The Computer Science Department was created in the Spring of 1982, and for the first time Wellesley College could offer students a computer science major. The computer science curriculum consisted of a total of ten distinct courses, although only eight were required for the degree. The first majors would graduate the following year.

Growing Pains

Rapid development of computer science at Wellesley College was not without its problems. DECStar, by now upgraded to a DECsystem-60, was pushing the outer envelop of its computational ability. Access to computer terminals was severely limited and tensions in the single campus terminal room were on the rise. Hiring and maintaining faculty was difficult in the bull computer market of the early eighties.

The Computer Science Department moved quickly to address these problems. In the fall of 1985, the department purchased its first dedicated computer system, a MicroVAX II running the UNIX operating system (originally named Greece, but dubbed Bambam by the computer science majors.) Through a generous grant from the AT&T Corporation, computer science faculty became among the first on campus to have microcomputers on their desks. These machines were networked to DECStar through the beginnings of Wellesley's LAN and the College was connected to both CSNet and BITNET, forerunners to the modern Internet. A computer science terminal area, built in the mezzanine of the Science Center Library, promptly became known as Bedrock (Bambam lived there), quickly became home to students and faculty.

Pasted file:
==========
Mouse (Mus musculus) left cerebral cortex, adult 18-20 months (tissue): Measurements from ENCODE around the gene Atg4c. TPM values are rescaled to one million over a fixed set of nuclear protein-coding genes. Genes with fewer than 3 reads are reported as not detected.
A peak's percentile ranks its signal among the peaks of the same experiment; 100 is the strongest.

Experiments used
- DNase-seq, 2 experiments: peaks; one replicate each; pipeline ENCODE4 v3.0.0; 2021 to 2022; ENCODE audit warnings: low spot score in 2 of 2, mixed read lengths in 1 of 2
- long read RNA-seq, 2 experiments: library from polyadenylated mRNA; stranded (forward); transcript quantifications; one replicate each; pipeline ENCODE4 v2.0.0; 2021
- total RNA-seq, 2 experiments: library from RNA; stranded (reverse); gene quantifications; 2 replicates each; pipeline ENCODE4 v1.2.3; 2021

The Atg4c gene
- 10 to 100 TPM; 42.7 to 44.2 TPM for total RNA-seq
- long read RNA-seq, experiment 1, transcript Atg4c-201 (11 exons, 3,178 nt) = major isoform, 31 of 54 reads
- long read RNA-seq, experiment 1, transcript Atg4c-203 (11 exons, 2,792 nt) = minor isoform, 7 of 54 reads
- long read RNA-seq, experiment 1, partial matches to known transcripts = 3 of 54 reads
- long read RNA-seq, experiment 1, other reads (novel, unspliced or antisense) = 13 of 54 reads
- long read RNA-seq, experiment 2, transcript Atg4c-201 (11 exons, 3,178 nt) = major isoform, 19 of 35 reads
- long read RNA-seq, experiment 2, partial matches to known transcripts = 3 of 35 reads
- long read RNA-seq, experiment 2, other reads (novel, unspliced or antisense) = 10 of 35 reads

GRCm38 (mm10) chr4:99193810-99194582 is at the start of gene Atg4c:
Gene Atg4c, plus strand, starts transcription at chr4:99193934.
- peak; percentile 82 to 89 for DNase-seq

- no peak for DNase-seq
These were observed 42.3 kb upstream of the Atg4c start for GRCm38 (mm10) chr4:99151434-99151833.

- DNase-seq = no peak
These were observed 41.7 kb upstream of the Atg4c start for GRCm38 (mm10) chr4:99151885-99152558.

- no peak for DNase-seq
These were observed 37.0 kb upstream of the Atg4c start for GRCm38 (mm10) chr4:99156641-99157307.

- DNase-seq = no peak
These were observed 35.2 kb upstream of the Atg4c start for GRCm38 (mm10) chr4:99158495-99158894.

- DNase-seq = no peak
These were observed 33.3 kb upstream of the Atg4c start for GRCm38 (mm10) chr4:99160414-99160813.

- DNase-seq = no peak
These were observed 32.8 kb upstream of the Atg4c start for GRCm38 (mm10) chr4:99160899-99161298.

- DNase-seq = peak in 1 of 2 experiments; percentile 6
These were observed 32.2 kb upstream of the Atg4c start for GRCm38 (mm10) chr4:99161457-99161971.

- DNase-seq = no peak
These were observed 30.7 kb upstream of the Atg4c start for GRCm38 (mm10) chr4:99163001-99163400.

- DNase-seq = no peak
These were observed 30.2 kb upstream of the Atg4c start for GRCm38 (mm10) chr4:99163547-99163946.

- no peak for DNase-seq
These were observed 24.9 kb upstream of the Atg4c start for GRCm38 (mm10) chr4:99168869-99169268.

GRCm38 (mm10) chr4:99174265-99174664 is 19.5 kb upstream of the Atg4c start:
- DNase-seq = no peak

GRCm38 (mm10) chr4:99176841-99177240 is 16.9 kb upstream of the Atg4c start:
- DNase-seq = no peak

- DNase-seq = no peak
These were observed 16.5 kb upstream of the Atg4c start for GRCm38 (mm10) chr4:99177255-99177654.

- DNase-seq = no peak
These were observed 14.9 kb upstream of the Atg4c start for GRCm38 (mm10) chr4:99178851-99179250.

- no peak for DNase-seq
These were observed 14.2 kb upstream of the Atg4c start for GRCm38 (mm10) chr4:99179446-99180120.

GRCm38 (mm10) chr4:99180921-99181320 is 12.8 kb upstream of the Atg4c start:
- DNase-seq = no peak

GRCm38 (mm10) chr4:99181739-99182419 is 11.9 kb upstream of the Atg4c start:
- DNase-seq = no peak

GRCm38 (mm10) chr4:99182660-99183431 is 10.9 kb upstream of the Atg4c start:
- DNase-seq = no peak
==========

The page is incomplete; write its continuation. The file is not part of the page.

Computer Science at a liberal arts college was still new. However, a consensus on computer science curriculum and major requirements was beginning to emerge among faculty at many like-minded institutions. Working with peers through NECUSE and other professional organizations, Wellesley College faculty began a major revision of the curriculum. Computer Science 111 replaced Computer Science 110 as the entry to the major. Pascal replaced BASIC as the first language. Theory and foundation courses migrated from the 300 level to the 200 hundred level in order to provide students a firm grounding in the basics early in their major. Advanced courses such as Compiler Design and Construction, Computer Graphics, and Operating Systems were moved to the UNIX based MicroVAX and were taught using the C programming language. Digital laboratories were created for hardware oriented courses such as Computer Organization and Computer Architecture.